Wrongful Death Cases in Oklahoma: Four Answers to Your Questions
First, what does “wrongful death” mean? It means that “the death of one is caused by the wrongful act of another.” The death may have been caused by 1) intentional actions; 2) reckless actions; or 3) negligent actions (sometimes, failure to do perform an action that could have prevented the death). One way to think about wrongful death is that it is a form of personal injury lawsuit that the person might have filed if he or she had lived.
Second, who may file a wrongful death claim? Claims may be filed by the personal representative of the deceased. These are often spouses, but parents, children, and siblings may also file.
Third, is there a time limit in which a representative must file a claim for wrongful death? Most suits have a statute of limitations (a time after which a claim may not be brought), and wrongful death in Oklahoma is no exception. In our state, a claim must be filed within two years of the person’s death.
Fourth, what damages can be claimed? Oklahoma divides wrongful death into two categories. A suit can be filed for 1) damages suffered by the deceased person and 2) damages borne by the his or her family members as a result of the death.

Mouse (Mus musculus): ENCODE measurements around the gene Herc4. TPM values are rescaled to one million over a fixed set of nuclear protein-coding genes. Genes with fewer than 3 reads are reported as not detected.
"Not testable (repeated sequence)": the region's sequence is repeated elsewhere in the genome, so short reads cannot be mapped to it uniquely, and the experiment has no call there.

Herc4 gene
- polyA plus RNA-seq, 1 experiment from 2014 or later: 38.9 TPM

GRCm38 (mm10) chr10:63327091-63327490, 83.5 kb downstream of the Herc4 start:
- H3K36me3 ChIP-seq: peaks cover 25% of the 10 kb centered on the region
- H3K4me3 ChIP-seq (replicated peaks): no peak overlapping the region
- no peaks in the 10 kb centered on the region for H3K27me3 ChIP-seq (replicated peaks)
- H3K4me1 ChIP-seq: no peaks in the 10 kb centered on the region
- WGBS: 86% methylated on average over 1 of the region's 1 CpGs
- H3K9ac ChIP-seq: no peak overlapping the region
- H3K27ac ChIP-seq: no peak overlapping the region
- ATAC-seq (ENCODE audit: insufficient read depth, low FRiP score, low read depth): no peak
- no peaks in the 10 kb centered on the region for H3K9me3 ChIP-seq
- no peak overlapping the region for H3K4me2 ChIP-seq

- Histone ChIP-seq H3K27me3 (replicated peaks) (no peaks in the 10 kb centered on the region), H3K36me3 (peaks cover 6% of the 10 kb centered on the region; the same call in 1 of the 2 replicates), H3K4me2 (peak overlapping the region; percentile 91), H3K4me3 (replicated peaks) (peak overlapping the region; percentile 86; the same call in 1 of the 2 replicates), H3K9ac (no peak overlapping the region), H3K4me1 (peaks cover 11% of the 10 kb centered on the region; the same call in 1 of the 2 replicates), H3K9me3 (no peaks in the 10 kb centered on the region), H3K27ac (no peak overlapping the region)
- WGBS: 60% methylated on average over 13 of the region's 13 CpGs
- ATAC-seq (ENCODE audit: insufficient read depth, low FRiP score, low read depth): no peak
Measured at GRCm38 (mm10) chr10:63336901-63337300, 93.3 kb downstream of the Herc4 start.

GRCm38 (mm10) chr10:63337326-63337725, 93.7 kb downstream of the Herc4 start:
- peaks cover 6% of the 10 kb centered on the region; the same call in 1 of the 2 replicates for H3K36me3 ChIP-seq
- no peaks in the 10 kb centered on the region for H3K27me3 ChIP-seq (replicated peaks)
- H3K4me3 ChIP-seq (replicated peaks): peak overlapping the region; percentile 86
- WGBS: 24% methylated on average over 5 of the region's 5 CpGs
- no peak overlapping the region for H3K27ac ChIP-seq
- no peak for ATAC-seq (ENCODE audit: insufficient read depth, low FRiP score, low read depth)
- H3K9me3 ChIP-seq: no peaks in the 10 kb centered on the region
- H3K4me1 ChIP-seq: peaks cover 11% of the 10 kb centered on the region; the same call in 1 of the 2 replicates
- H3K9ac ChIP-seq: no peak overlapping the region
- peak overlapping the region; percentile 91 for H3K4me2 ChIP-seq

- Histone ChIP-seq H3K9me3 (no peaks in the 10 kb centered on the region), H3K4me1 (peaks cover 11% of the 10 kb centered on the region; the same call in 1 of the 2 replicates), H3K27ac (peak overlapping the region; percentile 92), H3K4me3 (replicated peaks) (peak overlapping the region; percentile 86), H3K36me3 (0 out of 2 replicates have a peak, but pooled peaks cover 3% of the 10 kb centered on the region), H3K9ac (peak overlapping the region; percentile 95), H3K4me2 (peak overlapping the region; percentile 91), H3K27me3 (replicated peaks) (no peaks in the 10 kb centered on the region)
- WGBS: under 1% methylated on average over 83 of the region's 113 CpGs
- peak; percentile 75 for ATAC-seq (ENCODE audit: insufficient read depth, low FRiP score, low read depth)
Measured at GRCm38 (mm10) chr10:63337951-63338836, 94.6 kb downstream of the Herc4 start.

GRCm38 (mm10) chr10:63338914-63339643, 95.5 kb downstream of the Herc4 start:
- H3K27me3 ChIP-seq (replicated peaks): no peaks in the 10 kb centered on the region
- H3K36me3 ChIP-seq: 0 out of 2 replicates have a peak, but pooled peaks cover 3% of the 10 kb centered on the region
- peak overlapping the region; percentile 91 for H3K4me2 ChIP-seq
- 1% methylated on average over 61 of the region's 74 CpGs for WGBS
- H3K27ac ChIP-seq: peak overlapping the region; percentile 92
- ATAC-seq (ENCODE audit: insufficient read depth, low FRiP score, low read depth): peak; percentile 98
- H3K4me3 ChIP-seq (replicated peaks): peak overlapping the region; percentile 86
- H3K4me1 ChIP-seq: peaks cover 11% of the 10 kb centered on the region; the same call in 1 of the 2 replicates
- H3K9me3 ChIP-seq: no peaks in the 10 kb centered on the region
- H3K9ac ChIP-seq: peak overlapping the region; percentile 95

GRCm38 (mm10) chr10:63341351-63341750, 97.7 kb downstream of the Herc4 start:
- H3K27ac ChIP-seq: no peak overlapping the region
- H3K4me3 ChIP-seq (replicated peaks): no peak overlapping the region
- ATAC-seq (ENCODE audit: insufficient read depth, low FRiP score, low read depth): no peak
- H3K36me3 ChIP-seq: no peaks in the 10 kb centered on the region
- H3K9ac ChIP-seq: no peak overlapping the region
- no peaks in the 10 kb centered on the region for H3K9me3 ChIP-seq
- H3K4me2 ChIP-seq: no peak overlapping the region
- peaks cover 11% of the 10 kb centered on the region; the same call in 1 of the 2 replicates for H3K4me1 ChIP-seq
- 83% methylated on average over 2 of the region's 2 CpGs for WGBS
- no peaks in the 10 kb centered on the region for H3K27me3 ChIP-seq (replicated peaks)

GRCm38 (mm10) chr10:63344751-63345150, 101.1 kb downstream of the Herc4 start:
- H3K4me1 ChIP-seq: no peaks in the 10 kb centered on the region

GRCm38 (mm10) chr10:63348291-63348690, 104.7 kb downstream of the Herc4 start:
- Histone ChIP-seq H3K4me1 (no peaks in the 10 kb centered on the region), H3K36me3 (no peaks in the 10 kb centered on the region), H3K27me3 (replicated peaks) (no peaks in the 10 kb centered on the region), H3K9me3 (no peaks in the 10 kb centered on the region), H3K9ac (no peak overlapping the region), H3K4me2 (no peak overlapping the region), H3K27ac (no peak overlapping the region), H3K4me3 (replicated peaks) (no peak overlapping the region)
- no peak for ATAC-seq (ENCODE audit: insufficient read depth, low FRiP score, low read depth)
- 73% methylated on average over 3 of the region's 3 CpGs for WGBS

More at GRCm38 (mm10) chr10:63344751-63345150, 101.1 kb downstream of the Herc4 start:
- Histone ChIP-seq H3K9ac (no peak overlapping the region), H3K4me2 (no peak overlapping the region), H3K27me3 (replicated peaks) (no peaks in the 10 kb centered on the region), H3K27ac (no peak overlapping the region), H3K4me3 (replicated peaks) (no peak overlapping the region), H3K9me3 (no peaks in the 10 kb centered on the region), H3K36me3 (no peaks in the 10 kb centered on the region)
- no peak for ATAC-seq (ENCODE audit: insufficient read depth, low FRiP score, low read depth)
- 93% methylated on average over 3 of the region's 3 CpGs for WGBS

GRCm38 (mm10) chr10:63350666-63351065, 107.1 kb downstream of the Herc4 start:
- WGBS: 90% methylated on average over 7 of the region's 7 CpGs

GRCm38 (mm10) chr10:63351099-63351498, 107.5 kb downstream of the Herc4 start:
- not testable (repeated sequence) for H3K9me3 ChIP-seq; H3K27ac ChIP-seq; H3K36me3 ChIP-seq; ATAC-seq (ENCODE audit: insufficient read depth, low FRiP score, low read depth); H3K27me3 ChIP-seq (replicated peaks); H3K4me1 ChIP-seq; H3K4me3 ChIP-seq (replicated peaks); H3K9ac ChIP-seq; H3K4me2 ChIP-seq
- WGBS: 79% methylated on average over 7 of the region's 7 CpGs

Specifically, in the first category, a claimant can file for the deceased’s pain and suffering in the period from the injury or illness and the death and the loss of wages and benefits the deceased could have been expected to earn.
Claims for the second category can be filed for loss of companionship, grief, and also for reasonable funeral and burial costs.
Want to talk to a lawyer experienced in wrongful death cases? We can help you understand your rights under Oklahoma law, and defend them. To talk more about this, or anything else, please contact us. Thanks.